mimi vtIn time to celebrate Mimi’s and mama’s birthday came Mimi and Auntie Margaret, laden with at least eight new outfits for Riah, bags of birthday goodies for mama, trail mix and vegan marshmallows. After beautiful hikes, waterfalls, covered bridges, and blueberry pancakes, Mimi treated us to a hotel in town, as well. Mimi and Auntie Margaret watched Riah so his moms could work out, do laundry, and rest. These are all things we cannot do without help.

The final grandparents to visit Vermont were Grammy and Papa Steve, laden with local candies grammy vtand cookies and yet another hotel reservation in our name. It’s possible that all the grandparents were beginning to spoil us with the luxuries of running water and wifi…either that or they didn’t want to deal with how badly we smelled after living in the woods! Together we relished every moment in Middlebury and at Silver Lake, hiking, canoeing, and picking blueberries. Grammy and Papa Steve treated us to meals, a beer tasting, a hotel stay, and watched Riah so we could get work done. Again, these are all things we cannot do without help.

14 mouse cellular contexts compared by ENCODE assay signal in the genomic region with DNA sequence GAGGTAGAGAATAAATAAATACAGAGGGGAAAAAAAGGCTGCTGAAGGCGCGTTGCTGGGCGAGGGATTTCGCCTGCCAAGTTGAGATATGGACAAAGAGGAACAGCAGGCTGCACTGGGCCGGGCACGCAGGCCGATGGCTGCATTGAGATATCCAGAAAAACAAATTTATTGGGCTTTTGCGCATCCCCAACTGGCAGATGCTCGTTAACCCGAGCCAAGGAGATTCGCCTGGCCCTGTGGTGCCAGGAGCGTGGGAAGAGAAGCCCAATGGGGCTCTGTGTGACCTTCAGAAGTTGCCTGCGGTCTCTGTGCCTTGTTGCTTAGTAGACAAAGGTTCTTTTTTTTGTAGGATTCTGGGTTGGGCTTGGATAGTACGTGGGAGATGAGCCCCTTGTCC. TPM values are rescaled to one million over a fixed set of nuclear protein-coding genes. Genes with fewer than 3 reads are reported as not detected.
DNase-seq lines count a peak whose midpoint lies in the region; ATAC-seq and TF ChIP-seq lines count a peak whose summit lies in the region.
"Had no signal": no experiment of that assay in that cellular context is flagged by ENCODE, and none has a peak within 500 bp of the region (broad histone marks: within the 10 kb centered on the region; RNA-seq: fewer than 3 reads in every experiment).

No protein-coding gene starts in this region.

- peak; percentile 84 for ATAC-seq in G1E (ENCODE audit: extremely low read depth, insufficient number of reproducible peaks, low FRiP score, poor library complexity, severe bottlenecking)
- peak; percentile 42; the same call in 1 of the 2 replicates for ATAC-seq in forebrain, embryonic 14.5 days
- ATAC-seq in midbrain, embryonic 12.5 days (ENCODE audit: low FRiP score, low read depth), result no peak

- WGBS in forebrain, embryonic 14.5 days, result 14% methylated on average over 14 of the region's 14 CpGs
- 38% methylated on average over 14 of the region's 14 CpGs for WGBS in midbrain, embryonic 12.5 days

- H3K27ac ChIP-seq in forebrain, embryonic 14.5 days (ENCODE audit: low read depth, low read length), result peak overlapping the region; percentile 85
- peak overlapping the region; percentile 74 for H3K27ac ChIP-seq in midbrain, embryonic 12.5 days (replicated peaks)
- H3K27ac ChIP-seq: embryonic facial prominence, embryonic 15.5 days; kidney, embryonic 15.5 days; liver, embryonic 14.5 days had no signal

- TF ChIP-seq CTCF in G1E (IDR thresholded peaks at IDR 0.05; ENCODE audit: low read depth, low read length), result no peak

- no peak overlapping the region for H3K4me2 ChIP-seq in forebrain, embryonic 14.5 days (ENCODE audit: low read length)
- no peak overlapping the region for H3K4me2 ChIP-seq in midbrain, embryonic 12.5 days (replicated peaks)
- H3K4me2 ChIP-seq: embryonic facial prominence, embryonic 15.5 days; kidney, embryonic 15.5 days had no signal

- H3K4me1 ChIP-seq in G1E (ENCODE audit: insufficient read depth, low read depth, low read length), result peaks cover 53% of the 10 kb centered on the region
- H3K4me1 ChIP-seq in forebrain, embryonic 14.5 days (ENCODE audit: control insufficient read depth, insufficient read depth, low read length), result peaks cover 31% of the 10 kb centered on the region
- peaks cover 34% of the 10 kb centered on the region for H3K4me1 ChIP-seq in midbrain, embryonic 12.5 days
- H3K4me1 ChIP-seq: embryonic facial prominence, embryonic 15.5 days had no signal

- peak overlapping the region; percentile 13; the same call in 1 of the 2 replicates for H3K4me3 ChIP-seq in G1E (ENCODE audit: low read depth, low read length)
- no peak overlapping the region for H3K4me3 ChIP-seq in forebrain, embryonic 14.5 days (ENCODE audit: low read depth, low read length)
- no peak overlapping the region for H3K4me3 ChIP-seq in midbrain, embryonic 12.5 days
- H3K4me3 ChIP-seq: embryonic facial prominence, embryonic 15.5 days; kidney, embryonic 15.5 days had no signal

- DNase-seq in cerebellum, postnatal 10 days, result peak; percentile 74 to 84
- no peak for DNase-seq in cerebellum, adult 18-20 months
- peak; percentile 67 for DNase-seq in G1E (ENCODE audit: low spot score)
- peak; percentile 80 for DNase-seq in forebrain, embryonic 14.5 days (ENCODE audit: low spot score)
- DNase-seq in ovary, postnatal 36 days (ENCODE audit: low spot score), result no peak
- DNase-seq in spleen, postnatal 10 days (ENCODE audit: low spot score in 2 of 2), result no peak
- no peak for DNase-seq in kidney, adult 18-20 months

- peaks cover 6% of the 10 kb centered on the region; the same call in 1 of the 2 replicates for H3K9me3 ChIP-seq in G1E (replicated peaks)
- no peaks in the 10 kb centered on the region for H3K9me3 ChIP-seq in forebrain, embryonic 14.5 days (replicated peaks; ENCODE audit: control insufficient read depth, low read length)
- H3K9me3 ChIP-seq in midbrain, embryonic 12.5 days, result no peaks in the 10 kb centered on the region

page and kristin vtBefore leaving, one more set of visitors arrived. They aren’t officially family, but they might as well be! Page and Kristin, our beloved friends from Winston-Salem, drove up the east coast, laden with more vegan marshmallows, books for Riah, and soy milk from Costco. They know the keys to our hearts: books, treats, and sugar-free non-dairy milk for our child. Together we hiked, played, roasted those vegan marshmallows, and watched the sunset. They watched Riah so we could have a date night, making it a blessed two times the moms got to escape for a date while on our adventure thus far! These are things we cannot do without help.